Lienard-Wiechert potentials. To solve an equation.

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Hi, I have a doubt about a problem of classical electrodynamics (specifically for calculating the Lienard-Wiechert potentials).

(t_r is the retarded time, and t the time).

The position that has a particle is given by: x (t_r) = e cos (w t_r).

The squared modulus of the relative position vector is: R ^ 2 = r ^ 2 + x ^ 2 - 2rx

On the other hand, we know that: R ^ 2 = c ^ 2 (t-t_r) ^ 2

Equating the two expressions:

r ^ 2 + x ^ 2 - 2rx = c ^ 2 (t-t_r) ^ 2

Then, I have to replace x (t_r) and solve the equation for t_r, but I don't know how to solve it...maybe there's any trick for doing it.

Any idea?

Thank you.
 

Answers and Replies

  • #2
Jano L.
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Hello lailola,

such equation is difficult to solve exactly. Often it is sufficient to find approximate solution. One way is as follows.

- reexpress the equation as a formula for t_r:
t_r = f(t_r)

- guess first approximation t_r(1) = r/c and insert to the right-hand side

- evaluate the right-hand side. This is the second approximation; should be better than the first one.

- repeat how many times is necessary

Often the first approximation t_r = r/c is sufficient; but if r ~ x, it will not be. Then you have to either iterate the above procedure many times or find another approach.
 
  • #3
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Hello lailola,

such equation is difficult to solve exactly. Often it is sufficient to find approximate solution. One way is as follows.

- reexpress the equation as a formula for t_r:
t_r = f(t_r)

- guess first approximation t_r(1) = r/c and insert to the right-hand side

- evaluate the right-hand side. This is the second approximation; should be better than the first one.

- repeat how many times is necessary

Often the first approximation t_r = r/c is sufficient; but if r ~ x, it will not be. Then you have to either iterate the above procedure many times or find another approach.
Hi Jano, thanks for your help. But why can I set t_r(1)=r/c?
 
  • #4
Jano L.
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I made a mistake.

The retarded time is exactly t_r = t - R/c.

R can be (if r>>x) approximated by r, so

t_r ~ t - r/c.
 
  • #5
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I made a mistake.

The retarded time is exactly t_r = t - R/c.

R can be (if r>>x) approximated by r, so

t_r ~ t - r/c.
Ok! But, in that case, I don't use x for anything. That's strange, isn't it?
 
  • #6
Jano L.
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Well, it is an approximation, good as long as x is much smaller than r. The second approximation will contain x.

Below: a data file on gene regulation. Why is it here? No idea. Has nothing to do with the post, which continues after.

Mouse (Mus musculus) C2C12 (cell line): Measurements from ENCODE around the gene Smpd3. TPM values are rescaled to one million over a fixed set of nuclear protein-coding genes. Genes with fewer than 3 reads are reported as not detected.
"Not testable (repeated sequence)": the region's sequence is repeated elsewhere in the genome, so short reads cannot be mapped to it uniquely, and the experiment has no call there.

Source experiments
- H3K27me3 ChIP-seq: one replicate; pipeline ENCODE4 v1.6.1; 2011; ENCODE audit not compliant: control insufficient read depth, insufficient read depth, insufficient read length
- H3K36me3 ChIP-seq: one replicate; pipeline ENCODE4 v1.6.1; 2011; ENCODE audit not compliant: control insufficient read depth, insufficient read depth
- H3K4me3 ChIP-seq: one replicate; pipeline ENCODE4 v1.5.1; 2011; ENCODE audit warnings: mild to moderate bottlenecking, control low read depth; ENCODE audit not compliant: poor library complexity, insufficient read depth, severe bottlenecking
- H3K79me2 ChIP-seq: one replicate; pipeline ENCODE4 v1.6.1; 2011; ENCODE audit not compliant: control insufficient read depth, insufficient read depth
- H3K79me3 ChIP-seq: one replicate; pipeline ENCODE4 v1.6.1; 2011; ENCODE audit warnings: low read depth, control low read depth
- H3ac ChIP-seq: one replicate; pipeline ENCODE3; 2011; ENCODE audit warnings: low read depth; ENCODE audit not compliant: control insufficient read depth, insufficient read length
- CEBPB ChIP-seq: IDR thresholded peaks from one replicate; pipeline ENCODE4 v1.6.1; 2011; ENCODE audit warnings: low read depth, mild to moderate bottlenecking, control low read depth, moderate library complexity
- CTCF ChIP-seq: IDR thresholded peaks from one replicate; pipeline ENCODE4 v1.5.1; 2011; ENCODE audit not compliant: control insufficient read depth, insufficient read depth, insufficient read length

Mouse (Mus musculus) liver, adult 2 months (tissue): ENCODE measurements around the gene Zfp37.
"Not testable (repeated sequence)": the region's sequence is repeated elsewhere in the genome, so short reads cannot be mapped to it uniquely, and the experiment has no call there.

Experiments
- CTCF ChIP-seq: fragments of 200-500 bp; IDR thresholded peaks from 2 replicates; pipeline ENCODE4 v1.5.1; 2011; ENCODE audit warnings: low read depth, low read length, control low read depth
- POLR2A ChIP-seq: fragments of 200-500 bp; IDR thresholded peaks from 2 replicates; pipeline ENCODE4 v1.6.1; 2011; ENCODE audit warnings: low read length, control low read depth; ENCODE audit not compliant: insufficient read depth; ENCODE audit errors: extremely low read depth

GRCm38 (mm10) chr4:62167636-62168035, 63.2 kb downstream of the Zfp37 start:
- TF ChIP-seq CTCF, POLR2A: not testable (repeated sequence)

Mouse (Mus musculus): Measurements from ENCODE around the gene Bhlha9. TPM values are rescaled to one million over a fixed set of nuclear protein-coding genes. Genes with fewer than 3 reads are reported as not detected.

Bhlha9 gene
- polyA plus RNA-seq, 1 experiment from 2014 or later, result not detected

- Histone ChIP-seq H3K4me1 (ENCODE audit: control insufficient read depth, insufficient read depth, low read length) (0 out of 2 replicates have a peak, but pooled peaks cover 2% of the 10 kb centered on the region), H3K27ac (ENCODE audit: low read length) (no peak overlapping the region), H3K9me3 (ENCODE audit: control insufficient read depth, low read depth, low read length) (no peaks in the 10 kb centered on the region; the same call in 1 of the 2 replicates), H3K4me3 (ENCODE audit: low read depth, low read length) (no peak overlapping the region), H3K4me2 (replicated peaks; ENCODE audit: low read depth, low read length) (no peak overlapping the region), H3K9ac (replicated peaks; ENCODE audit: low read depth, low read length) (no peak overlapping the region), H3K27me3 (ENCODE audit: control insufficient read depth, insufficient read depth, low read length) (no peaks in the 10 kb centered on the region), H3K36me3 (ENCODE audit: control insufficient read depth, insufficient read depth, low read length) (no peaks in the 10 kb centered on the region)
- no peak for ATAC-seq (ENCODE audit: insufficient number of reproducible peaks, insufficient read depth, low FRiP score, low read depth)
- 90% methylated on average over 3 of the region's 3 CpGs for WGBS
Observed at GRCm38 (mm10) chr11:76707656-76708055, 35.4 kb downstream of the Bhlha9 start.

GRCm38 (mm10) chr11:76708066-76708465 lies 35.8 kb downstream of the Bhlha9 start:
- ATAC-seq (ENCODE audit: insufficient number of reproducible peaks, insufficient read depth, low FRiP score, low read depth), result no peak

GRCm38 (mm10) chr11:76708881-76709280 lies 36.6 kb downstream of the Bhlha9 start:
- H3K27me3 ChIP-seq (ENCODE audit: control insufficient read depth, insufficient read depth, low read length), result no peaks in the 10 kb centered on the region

• #7
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How would it be the second aproximation? I was thinking about Taylor series but I don't know how to apply that here.

And, another question, would it be reasonable (supossing w is small) to aproximate cos(wt) by 1-(wt)^2/2?

Thank you!
 
  • #8
Jano L.
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74
The Taylor series will be accurate only for times much less than period. But in such problems we are usually interested in long periodic motion, so Taylor probably won't be a good idea.

It would be much better if you can post the full assignment.
 
  • #9
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I have to find the Lienard-Wiechert potentials

[itex]\vec{A}=\frac{q\vec{v}}{cR-\vec{R}\vec{v}}[/itex]

[itex]\phi=\frac{qc}{cR-\vec{R}\vec{v}}[/itex]

(both evaluated in t_r)

with [itex]\vec{R}=\vec{r}-\vec{x}(t_r)[/itex]. [itex]\vec{x}(t)=Acos(wt) \hat{z}[/itex] is the trajectory of the particle.

Then I have to find E, B and S.
 
Last edited:
  • #10
Jano L.
Gold Member
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74
OK, what we wrote applies, you have equations
$$
t_r = t - R/c
$$
$$
R^2(t_r) = c^2(t-t_r)^2
$$
The last equation can be written as

$$
t_r = t - R(t_r)/c~~(*)
$$

The zeroth approximation (in x) is as if the particle was at x = 0:
$$
t_{r0} \approx t - r/c ~(0th~ approx.)
$$

The first approximation in x is obtained from * by substituting the first approximation to the right-hand side:
$$
t_{r1} \approx t - R(t_{r0})/c~(1st ~approx.)
$$
just plug-in the expression for R(t_{r0}).

Higher approximations are derived in the same spirit.
 
  • #11
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OK, what we wrote applies, you have equations
$$
t_r = t - R/c
$$
$$
R^2(t_r) = c^2(t-t_r)^2
$$
The last equation can be written as

$$
t_r = t - R(t_r)/c~~(*)
$$

The zeroth approximation (in x) is as if the particle was at x = 0:
$$
t_{r0} \approx t - r/c ~(0th~ approx.)
$$

The first approximation in x is obtained from * by substituting the first approximation to the right-hand side:
$$
t_{r1} \approx t - R(t_{r0})/c~(1st ~approx.)
$$
just plug-in the expression for R(t_{r0}).

Higher approximations are derived in the same spirit.
Ok, I'm going to work the problem that way. If I have any problem, I'll come back!

Thank you a lot, Jano.
 
  • #12
Jano L.
Gold Member
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74
Glad to help.
Jano
 
  • #13
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Another thing! If I want to know the results from an inertial frame which is moving with velocity v on the z axis, how can I do it? Just with Lorentz transformation? Or do I have to solve the problem from the start?
 
  • #14
Jano L.
Gold Member
1,333
74
You can find the fields and motion of the particles in any inertial frame, the results are connected via Lorentz transformation. In your assignment you have prescribed motion of the particle x =... in lab frame, so it makes sense to solve everything in this frame and then transform into another if you need to.
 

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